His [Sumner’s] mind moves to the northern ice fields and the great wonders he will no doubt see there - the unicorn and the sea leopard, the walrus and the albatross, the Arctic petrel and the polar bear. He thinks about the great right whales lying bunched in pods like leaden storm clouds beneath the silent sheets of ice. He will make charcoal sketches of them all, he decides, paint watercolour landscapes, keep a journal possibly. ... He will read widely (he has brought his dogeared Homer), he will practice his disused Greek.

(McGuire 2016, 30)

In fact, it is not only Sumner - more educated than other men on the whaling ship - but also the text itself which employs these cultural and artistic frames in order to represent the whaling business on the Arctic Ocean. McGuire seems to use as his model J.M.W. Turner’s infamous whaling paintings, especially “Whalers” (1845), in which the dark head of a harpooned whale erupts above the sea surface, and “Hurrah! For the Whaler Erebus! Another Fish!” (1846), which depicts Franklin’s famous ship the Erebus. Therefore, it is possible to argue that The North Water is strongly inspired by the nineteenth-century British imaging and imagining of the Arctic Ocean and the whaling business, making McGuire’s realist novel a self-reflexive and critical interpretation of the historical past and its construction in verbal narratives and visual images.

In The North Water, the Arctic Ocean as a continually changing entity serves as a metaphor for the fluidity of human identity. In her book The Novel and the Sea, Margaret Cohen (2010,13) rightly invites us to “revise the dominant narrative about the rise of the novel” by reconsidering “our long-standing prejudice that those processes and events defining the modern novel occur on land”. Cohen’s study of sea adventure fiction makes the Arctic Ocean a marginal case, however. Actually, it seems that the history of the Arctic Ocean is still less represented in the studies of sea fiction, an area dominated by the studies of the Atlantic and Pacific Oceans.

Sumner, the main character of The North Water, has previously served as an army doctor among the British troops in India and is eagerly expecting the clarity, peacefulness and emptiness of the Arctic Ocean “after the madness of India: the filthy heat, the barbarity, the stench” (McGuire 2016, 30). His ideal picture of the Arctic - “a kind of holiday” which gives him time and space to “paint watercolour landscapes” (30) - is in an ironic juxtaposition to the Orient and its fullness of life, action and noise. Actually, it has been suggested that the spatial and perceptual differences between rhe Arctic and other British imperial “possessions” meant that the voyages to the frozen North were seen as “pure” fields of masculine adventure and exploration - for example, because “Arctic exploration did not involve the warfare, women, or ‘weakening’ climate associated with Britain’s tropical colonies” (McCorristine 2018, 8). Therefore, a central part of the dream of the Arctic has been its construction as something pure, frozen, white, empty and masculine. In addition, as Robert G. David argues, as Arctic narratives often focus on challenging voyages without clear or definite discoveries, the differences between Arctic explorations and imperialistic expeditions of other parts of the world (e.g., Asia, Africa and the Americas) recommend correctives to general theories of imperial travel narratives such as Marie Louise Pratt’s Imperial Eyes (1992). As David (2000, 237) suggests, “the exclusion of the Arctic from the case studies [of imperialism] has caused these scholars to construct theories drawn from an important, but still limited range of evidence”. Consequently, for David, to neglect the study of the Arctic is to ignore a crucial part of the history of Victorian imperialism as well as to see all imperial travel narratives according to the same theoretical framework.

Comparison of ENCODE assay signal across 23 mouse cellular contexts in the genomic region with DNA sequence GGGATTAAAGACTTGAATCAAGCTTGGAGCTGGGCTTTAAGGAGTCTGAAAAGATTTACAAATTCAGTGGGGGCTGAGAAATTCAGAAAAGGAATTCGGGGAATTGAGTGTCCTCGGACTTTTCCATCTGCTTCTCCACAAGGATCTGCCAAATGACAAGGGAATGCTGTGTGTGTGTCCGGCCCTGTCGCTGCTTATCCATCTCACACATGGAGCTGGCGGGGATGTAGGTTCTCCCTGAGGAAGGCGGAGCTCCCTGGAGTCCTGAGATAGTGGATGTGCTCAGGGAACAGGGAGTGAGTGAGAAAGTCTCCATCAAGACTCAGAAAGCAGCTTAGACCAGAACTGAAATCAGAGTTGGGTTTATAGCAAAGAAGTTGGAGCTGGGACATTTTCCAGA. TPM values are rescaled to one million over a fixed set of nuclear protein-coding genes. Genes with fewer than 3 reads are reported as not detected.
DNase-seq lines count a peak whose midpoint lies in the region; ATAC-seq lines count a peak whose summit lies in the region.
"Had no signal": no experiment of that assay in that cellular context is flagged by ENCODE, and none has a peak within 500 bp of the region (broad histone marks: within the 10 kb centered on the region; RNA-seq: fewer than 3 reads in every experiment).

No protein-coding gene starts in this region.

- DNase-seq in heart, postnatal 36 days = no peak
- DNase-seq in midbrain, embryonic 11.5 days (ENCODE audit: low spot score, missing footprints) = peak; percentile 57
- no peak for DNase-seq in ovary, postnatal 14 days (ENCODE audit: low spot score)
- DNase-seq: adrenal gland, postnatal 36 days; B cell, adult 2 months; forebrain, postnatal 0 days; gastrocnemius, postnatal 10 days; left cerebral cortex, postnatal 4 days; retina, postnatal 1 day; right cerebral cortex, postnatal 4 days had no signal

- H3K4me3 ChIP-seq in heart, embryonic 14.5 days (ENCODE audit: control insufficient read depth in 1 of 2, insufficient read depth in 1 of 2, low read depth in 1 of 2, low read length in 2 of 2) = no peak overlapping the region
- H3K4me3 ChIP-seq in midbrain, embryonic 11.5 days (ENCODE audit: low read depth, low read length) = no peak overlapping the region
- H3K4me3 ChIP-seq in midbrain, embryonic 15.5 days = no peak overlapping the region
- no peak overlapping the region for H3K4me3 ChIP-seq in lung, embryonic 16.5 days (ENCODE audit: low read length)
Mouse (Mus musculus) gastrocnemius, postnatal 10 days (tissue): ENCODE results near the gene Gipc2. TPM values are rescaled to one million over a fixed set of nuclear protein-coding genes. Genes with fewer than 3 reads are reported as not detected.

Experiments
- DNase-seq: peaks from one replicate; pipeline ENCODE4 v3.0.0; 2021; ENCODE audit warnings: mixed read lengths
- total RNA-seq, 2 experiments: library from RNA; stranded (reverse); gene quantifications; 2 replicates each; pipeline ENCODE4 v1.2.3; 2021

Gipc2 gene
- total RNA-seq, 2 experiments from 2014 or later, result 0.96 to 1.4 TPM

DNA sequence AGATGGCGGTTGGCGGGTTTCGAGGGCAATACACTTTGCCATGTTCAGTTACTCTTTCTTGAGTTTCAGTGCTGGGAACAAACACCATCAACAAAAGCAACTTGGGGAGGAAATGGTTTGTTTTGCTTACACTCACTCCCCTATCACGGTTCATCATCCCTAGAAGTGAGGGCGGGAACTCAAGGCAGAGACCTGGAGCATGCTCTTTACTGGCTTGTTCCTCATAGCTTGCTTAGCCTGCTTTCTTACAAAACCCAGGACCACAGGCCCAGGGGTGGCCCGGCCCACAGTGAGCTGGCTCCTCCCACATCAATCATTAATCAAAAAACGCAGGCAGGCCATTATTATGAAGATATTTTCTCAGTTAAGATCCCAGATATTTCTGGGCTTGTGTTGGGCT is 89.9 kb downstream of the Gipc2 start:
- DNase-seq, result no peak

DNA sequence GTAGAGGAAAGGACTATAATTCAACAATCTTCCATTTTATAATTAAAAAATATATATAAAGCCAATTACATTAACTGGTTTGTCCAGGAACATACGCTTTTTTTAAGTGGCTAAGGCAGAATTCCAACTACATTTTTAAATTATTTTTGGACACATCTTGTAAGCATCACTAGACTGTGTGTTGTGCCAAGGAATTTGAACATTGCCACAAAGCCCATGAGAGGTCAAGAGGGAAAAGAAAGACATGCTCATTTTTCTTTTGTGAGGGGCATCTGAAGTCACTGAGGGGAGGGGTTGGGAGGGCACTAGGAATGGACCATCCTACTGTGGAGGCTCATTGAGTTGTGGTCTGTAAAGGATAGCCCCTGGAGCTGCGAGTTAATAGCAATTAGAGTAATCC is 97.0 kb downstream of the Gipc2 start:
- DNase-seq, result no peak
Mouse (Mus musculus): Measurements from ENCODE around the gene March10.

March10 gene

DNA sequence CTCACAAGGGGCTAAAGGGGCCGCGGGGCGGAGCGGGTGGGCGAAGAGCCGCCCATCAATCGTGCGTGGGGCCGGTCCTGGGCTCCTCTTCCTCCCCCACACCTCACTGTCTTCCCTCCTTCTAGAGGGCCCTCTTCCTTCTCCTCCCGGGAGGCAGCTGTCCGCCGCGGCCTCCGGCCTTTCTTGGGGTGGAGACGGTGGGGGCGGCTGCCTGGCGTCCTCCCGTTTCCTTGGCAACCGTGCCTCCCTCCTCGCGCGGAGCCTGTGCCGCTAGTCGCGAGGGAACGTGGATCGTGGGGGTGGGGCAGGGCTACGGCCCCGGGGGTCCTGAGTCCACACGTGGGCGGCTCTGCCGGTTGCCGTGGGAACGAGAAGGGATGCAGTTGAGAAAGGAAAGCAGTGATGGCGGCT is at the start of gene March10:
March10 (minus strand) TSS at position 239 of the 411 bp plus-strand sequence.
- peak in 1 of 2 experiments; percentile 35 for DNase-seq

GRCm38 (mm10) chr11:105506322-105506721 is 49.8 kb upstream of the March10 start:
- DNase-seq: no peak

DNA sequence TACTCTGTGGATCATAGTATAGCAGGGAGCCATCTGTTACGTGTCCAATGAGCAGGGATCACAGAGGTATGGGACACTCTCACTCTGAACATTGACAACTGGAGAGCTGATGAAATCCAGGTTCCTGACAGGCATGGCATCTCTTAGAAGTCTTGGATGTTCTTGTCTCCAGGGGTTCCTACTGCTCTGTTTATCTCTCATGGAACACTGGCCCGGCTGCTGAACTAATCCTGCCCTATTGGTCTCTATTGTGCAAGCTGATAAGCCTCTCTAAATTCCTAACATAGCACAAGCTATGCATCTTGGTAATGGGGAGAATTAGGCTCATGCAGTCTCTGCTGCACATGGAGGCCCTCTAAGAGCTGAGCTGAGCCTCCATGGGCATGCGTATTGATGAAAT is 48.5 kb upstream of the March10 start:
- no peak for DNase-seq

The North Water is a thoroughly masculine narrative, to be sure. As Jen Hill (2008, 4) argues in a study of nineteenth-century British imagination of the Arctic, “exploring and mapping the Arctic was a self-conscious exercise in national masculine identity building perceived to take place in ‘empty’ space”.5 In her phrasing, John Franklin’s doomed voyage to find the Northwest Passage was a sign of “the remasculinization of culture” and “the rigor of male-only Arctic expeditions discovered and articulated a masculinity in opposition not only to women at home and to upper-class male dandies in the metropole, but to colonial threats as well” (6). The unknown Arctic and the Franklin expedition’s failure to conquer it created the “white space” as a test field for the limits of human - and especially masculine - experience. As Margaret Cohen (2010, 12) suggests, classic sea fiction celebrates “heroic performance in dangerous zones, often at the edges of existing knowledge and society”. In addition, as Cohen has it, in sea fiction the ship’s crew is often “on dangerous, uncharted, indeed hitherto unimaginable terrain” which also makes possible ethically questionable action at sea and on the margins of civilization, such as killing (19, 88). As a fiction, which aims at thematic dimensions in addition to its mimetic rendering of the lost world, The North Water creates a universe of its own with symbolic functions given to different characters. Through this, it also aims to construct a philosophical narrative of the lost world of the Arctic instead of only a physical adventure story.